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12 of 12 people found the following review helpful
5.0 out of 5 stars Likely to become a classic
I found this to be utterly engrossing. The metaphor of the starfish vs. the spider is bound to enter common parlance - the same way as "Tipping Point" did. This book is a sober but enlightening account of the issues of centralisation ("spider") vs. decentralisation ("starfish"), as well as suitable mixtures of the two.

The book also shows why there's a great...
Published on 18 Jan 2008 by David Wood

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7 of 8 people found the following review helpful
3.0 out of 5 stars No so great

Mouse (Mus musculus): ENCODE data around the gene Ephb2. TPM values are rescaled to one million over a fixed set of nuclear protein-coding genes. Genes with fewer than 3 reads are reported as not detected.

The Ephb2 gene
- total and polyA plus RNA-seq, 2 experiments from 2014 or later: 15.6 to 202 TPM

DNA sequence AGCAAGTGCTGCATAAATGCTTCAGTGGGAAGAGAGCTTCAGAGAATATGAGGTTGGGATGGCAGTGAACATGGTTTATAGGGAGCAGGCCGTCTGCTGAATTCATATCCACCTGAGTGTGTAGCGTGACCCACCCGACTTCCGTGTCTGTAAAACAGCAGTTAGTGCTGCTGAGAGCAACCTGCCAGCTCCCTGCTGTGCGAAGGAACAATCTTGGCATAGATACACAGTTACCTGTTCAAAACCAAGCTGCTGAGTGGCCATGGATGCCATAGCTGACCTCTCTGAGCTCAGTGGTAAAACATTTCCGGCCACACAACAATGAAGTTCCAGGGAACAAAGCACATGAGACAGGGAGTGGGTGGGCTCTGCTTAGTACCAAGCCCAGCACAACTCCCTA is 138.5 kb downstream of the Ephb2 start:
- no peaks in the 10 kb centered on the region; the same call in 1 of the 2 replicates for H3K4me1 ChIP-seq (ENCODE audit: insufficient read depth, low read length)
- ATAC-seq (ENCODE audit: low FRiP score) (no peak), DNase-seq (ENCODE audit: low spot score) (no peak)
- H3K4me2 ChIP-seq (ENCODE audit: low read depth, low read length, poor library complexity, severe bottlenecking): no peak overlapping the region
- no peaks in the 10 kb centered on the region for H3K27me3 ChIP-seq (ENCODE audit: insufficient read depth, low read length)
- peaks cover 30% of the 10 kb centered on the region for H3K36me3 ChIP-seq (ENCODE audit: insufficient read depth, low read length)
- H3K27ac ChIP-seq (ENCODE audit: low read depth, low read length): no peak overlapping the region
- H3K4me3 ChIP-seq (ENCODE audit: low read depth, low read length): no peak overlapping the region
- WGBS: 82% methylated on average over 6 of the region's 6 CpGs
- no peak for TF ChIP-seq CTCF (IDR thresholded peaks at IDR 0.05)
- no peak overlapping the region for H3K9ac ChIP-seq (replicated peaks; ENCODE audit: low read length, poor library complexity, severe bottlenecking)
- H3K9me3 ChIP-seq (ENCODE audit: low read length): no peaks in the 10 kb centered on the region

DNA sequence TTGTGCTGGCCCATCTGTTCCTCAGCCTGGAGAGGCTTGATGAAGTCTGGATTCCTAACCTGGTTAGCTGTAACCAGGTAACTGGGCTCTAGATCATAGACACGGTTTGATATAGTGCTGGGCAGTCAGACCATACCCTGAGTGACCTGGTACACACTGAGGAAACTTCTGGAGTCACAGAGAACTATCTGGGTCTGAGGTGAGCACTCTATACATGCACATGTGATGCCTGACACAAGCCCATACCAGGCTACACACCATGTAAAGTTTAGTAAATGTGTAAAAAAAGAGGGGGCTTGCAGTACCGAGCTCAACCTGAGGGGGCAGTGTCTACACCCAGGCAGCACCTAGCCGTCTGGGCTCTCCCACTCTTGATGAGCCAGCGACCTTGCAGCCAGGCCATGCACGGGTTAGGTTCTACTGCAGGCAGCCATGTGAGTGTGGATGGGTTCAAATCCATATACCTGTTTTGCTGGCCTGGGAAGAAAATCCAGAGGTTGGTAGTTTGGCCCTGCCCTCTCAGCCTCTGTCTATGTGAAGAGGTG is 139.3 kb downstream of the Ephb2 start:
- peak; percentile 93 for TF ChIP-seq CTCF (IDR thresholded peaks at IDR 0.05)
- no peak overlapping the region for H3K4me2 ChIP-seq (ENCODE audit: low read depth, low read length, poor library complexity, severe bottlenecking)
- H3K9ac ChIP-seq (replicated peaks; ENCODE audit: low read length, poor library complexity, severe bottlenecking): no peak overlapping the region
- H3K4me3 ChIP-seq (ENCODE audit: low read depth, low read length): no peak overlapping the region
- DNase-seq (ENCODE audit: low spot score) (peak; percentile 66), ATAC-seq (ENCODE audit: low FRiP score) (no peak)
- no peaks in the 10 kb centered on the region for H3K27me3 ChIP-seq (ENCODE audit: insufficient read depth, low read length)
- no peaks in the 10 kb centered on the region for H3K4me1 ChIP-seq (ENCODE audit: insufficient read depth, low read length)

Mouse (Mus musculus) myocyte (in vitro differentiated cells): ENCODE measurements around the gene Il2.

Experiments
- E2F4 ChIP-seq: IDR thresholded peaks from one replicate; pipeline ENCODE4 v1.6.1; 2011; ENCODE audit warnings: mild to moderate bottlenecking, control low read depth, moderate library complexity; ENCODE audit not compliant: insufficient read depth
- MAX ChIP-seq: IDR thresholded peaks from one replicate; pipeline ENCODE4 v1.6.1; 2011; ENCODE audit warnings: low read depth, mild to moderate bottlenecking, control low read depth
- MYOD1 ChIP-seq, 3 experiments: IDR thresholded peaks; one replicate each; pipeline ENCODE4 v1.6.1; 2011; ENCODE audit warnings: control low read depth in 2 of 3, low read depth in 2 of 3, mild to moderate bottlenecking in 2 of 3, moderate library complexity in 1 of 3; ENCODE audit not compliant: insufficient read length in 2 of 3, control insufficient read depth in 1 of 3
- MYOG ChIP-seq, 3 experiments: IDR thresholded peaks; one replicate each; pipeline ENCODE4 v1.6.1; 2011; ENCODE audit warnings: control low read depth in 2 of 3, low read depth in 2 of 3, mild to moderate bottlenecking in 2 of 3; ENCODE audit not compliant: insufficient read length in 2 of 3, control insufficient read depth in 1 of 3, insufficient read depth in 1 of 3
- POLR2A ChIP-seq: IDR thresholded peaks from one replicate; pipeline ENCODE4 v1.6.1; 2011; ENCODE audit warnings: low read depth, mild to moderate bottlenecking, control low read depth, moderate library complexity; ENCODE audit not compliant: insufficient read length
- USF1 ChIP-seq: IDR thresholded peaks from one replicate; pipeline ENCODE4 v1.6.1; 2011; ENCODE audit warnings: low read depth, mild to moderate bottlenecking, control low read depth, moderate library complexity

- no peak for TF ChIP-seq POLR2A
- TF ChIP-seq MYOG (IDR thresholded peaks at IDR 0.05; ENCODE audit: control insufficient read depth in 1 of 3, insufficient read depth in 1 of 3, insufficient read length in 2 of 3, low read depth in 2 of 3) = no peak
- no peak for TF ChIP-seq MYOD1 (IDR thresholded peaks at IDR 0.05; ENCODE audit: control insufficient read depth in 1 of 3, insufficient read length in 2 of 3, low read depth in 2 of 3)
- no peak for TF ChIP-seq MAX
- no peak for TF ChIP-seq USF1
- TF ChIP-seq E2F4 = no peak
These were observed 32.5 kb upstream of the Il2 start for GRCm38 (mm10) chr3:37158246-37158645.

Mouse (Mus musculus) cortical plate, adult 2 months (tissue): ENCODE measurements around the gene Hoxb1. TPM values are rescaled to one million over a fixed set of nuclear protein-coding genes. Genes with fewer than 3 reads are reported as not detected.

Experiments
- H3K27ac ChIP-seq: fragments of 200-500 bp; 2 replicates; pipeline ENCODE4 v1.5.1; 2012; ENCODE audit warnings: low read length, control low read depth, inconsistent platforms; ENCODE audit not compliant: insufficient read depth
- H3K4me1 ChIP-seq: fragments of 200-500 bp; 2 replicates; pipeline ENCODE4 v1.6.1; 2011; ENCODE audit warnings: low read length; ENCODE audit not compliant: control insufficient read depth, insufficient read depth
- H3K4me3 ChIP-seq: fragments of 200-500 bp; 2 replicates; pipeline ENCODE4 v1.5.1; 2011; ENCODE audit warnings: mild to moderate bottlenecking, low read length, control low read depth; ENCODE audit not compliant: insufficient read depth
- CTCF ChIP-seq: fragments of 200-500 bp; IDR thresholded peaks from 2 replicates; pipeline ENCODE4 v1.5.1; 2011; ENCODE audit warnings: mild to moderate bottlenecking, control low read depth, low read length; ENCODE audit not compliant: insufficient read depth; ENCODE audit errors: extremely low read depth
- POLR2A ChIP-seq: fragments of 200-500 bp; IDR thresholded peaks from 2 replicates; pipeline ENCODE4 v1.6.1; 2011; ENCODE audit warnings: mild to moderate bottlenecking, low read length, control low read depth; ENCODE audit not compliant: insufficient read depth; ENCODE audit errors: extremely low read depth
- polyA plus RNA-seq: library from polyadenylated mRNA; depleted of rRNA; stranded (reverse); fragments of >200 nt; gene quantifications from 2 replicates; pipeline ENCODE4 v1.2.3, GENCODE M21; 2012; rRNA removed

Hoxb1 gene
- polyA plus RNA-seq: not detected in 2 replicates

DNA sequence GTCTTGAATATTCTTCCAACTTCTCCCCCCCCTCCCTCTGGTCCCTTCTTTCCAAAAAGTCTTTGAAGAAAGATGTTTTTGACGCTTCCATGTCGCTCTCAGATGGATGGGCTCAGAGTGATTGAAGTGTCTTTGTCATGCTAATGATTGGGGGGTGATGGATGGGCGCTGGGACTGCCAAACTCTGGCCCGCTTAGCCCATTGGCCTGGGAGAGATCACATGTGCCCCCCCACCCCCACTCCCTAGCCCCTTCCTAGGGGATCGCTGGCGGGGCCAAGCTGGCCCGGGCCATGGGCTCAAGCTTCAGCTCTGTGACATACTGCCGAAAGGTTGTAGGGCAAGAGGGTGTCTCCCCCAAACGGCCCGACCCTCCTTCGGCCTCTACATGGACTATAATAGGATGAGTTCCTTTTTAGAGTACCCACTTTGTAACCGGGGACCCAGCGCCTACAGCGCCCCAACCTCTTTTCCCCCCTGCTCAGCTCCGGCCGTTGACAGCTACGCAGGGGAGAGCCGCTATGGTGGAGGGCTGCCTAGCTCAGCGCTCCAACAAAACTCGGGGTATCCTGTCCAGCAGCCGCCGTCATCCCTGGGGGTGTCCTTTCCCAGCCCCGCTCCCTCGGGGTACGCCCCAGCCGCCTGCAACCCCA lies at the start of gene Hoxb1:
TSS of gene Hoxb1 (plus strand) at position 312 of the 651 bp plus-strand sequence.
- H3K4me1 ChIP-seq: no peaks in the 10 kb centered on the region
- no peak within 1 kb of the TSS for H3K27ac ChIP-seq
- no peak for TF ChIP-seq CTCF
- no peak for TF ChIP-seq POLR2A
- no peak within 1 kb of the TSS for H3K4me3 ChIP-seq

On the first page of the book and the back cover are a lot of praises for this book. But most of them are exaggerating the importance of this book. The reason is that although it seems the book is about organisations, in fact it is mainly about communities and movements (craigslist, Wikipedia, Animal Liberation Front etc.), many of them connected to the digital world. On...
Published on 19 Nov 2009 by Edward


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12 of 12 people found the following review helpful
5.0 out of 5 stars Likely to become a classic, 18 Jan 2008
By 
David Wood - See all my reviews
(REAL NAME)   
I found this to be utterly engrossing. The metaphor of the starfish vs. the spider is bound to enter common parlance - the same way as "Tipping Point" did. This book is a sober but enlightening account of the issues of centralisation ("spider") vs. decentralisation ("starfish"), as well as suitable mixtures of the two.

The book also shows why there's a great deal at stake behind this contrast: issues of commercial revenues, the rise and fall of businesses, and the rise and fall of change movements within society - where the change movements include such humdingers as Slave Emancipation, Sex Equality, Animal Liberation, and Al Quaeda.